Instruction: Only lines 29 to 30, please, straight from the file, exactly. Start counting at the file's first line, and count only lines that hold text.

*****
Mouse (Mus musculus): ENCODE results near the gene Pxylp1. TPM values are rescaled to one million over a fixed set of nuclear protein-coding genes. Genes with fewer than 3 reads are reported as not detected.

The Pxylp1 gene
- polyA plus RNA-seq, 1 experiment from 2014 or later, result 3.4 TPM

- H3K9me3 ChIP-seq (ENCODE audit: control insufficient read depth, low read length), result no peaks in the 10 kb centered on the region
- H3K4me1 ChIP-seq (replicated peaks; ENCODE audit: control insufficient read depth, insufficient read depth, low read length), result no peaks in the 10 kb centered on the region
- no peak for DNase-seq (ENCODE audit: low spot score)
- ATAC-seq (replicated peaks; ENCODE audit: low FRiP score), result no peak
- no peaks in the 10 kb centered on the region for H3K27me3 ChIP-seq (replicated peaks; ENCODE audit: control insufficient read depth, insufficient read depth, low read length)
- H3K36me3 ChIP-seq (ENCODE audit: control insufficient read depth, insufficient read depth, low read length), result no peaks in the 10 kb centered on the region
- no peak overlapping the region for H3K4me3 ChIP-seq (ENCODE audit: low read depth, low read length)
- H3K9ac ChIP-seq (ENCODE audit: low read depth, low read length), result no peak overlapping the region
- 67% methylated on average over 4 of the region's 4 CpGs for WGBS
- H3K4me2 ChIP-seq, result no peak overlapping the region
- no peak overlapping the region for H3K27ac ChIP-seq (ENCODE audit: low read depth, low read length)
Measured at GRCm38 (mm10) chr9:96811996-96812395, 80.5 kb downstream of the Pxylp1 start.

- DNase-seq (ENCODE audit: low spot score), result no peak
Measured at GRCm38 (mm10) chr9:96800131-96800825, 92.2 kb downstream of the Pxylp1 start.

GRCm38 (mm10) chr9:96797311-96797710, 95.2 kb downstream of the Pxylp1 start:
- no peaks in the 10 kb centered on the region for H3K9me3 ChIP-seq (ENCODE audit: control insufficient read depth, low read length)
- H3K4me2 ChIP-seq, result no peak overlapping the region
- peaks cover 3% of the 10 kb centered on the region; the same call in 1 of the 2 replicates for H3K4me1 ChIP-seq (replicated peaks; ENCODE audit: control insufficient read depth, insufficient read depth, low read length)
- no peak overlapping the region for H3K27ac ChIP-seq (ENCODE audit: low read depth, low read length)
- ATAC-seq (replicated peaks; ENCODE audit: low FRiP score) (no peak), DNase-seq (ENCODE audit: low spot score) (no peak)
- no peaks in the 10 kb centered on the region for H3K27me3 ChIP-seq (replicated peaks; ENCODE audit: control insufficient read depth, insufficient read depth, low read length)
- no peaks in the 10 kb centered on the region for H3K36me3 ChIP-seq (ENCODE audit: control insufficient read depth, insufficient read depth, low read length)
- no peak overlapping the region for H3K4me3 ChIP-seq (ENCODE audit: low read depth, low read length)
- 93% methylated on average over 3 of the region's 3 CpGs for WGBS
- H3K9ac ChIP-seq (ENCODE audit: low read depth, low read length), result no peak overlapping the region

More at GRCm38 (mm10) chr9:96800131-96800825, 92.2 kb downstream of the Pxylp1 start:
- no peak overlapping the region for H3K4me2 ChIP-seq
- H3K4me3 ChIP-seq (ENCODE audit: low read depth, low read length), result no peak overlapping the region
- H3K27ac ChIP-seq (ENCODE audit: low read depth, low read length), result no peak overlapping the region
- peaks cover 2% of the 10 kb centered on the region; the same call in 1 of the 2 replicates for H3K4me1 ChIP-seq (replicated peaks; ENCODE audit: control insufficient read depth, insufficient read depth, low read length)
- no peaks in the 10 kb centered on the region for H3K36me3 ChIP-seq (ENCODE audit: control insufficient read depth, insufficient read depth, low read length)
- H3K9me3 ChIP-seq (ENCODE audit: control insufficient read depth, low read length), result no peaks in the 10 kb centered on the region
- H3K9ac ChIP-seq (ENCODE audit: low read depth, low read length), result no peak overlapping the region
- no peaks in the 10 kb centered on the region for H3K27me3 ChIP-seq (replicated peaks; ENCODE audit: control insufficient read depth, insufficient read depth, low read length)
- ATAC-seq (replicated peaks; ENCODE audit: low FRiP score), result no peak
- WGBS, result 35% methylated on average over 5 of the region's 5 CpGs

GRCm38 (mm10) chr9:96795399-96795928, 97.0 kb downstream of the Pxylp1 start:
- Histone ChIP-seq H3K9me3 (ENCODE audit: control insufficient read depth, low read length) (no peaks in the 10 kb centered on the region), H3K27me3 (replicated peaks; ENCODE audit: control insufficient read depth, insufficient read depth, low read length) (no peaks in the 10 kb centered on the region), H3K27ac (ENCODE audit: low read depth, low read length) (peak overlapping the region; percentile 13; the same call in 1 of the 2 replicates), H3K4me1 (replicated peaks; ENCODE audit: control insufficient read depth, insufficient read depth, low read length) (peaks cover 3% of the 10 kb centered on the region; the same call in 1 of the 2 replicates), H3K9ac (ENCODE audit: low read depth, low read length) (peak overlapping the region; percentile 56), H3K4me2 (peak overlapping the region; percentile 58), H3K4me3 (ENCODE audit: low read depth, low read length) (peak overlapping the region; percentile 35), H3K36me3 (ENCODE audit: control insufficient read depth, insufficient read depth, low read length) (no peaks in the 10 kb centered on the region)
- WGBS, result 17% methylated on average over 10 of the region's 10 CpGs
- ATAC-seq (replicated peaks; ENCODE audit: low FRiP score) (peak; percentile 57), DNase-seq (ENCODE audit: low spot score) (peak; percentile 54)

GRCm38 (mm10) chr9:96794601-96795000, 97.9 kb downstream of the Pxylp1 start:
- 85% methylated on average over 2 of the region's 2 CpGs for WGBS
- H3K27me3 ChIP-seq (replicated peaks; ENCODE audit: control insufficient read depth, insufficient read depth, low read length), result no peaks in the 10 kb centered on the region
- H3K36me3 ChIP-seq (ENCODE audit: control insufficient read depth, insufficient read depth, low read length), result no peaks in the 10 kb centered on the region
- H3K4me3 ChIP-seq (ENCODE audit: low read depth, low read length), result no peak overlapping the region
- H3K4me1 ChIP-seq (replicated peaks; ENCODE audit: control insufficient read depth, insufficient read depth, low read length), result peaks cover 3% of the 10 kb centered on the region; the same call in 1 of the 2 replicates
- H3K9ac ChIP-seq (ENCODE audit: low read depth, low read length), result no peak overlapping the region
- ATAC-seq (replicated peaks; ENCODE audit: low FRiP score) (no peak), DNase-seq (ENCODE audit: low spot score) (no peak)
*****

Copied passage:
More at GRCm38 (mm10) chr9:96800131-96800825, 92.2 kb downstream of the Pxylp1 start:
- no peak overlapping the region for H3K4me2 ChIP-seq